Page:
Google Buzz rolls out to GMail Tuesday afternoon, in a move that challenges Facebook and Twitter.
Before the familiar groan – "Not another service to learn and subscribe to," hear this: If you're a GMail user, Google Buzz is baked into your inbox. Beginning this afternoon, GMail users will start to see a new tab pop up under their inbox. And instead of having to request friends or build up followers like we all did with Facebook and then Twitter, Buzz's network draws from user's GMail history to build a community of people he or she already connects with. In short, if you already email and GChat someone, you're automatically linked on Buzz.
How is Google Buzz different from Facebook and Twitter? In many ways it's very similar. Users can post new buzz by sharing links, photos, videos, and status updates. You can comment on and "like" friends' postings just as on Facebook, and send @ messages to get specific users' attention much like on Twitter.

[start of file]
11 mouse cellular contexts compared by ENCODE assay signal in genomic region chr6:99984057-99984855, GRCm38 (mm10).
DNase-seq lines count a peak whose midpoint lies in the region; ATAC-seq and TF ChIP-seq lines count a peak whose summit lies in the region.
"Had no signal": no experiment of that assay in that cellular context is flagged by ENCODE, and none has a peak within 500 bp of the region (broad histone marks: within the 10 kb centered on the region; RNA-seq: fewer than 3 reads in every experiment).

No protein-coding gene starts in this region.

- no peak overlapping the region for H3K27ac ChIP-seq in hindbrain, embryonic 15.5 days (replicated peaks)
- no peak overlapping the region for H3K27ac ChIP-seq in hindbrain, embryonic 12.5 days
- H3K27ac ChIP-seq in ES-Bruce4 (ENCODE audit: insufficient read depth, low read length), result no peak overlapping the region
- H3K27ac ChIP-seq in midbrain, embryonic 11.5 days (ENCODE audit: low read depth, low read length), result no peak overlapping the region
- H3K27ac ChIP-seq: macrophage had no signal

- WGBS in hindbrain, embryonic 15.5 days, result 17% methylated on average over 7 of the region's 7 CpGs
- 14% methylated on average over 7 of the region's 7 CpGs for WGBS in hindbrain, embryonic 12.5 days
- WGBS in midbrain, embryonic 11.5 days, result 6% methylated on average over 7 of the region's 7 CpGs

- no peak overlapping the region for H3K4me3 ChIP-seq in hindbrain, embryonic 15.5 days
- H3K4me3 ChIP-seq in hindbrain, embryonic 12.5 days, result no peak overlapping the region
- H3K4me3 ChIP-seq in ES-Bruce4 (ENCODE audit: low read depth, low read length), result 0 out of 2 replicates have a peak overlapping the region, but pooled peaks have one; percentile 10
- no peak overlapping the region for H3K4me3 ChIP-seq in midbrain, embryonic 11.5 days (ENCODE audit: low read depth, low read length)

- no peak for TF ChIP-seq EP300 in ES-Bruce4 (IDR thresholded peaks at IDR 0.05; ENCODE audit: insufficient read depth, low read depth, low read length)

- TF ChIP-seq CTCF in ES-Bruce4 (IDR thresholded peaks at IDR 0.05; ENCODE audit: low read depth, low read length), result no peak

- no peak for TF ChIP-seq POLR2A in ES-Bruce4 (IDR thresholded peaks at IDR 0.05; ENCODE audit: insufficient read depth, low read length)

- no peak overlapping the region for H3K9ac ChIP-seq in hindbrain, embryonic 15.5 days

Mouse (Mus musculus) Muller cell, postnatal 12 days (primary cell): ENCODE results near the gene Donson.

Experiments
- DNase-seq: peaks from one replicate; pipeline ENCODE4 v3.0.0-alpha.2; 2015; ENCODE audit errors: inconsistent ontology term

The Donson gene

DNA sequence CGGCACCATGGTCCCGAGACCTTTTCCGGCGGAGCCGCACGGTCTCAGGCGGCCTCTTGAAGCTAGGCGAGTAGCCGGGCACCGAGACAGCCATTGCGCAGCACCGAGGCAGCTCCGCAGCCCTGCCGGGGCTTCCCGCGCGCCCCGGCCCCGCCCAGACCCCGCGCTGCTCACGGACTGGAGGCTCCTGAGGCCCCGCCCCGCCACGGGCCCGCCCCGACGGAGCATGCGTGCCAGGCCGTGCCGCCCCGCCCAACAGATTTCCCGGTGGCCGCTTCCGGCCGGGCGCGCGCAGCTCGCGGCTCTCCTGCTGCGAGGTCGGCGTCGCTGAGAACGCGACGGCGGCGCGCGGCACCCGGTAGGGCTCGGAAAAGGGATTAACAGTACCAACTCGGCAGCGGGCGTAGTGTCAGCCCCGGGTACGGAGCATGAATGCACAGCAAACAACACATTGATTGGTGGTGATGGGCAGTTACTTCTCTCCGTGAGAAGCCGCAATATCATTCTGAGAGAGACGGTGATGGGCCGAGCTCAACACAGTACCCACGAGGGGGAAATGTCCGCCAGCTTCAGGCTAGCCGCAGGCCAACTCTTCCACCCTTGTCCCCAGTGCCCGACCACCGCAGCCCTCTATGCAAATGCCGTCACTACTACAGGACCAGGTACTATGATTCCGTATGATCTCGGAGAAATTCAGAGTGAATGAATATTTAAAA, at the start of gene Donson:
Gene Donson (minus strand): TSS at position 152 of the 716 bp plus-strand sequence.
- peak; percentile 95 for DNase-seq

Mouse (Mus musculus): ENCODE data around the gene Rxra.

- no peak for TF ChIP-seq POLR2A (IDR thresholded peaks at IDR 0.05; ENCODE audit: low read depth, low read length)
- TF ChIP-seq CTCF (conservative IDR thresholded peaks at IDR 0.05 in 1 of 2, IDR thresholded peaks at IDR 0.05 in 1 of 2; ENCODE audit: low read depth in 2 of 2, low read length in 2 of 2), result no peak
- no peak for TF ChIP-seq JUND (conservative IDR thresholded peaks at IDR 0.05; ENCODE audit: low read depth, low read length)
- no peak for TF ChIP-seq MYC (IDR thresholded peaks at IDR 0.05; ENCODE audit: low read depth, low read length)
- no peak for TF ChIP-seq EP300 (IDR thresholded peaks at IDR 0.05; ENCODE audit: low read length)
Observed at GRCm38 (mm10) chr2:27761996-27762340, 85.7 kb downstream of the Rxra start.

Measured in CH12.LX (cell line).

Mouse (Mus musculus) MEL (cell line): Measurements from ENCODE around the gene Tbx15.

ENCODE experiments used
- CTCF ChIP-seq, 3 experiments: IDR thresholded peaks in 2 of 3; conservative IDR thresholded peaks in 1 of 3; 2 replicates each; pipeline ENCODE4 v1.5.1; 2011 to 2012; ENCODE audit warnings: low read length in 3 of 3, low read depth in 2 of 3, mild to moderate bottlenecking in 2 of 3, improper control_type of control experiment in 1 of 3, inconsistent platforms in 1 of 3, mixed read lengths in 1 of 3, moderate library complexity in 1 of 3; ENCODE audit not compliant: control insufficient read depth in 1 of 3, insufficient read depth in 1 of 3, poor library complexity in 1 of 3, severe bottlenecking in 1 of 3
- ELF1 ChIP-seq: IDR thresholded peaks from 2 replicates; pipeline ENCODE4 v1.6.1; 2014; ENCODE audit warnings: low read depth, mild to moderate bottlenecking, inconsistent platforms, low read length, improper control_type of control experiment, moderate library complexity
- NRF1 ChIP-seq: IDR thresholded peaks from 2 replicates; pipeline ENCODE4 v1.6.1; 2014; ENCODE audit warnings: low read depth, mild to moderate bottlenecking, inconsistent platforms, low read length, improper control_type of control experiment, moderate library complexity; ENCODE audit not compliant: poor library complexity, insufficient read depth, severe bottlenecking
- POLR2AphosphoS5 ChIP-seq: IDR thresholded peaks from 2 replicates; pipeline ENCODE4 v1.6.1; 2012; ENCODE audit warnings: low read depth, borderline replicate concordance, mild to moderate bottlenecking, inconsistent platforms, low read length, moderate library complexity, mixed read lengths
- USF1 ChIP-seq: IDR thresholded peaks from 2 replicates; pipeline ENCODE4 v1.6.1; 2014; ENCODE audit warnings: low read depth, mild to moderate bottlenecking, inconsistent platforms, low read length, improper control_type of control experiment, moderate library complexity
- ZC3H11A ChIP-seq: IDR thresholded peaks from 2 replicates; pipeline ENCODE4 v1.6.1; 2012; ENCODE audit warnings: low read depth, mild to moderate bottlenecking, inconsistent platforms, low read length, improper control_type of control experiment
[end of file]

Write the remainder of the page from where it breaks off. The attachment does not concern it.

How do you know if you're following the best people on Twitter? Guesswork? Follow everyone and weed out the spammers and oversharers? Google Buzz's algorithms are constantly analyzing users' preferences – what they like and dislike, what their friends are sharing, and who they're interacting with. If a bunch of your friends are passing around a link or talking with a person, Buzz will shoot you a recommendation. (Though this could be not so helpful if your friends are, say, planning a surprise party for you.)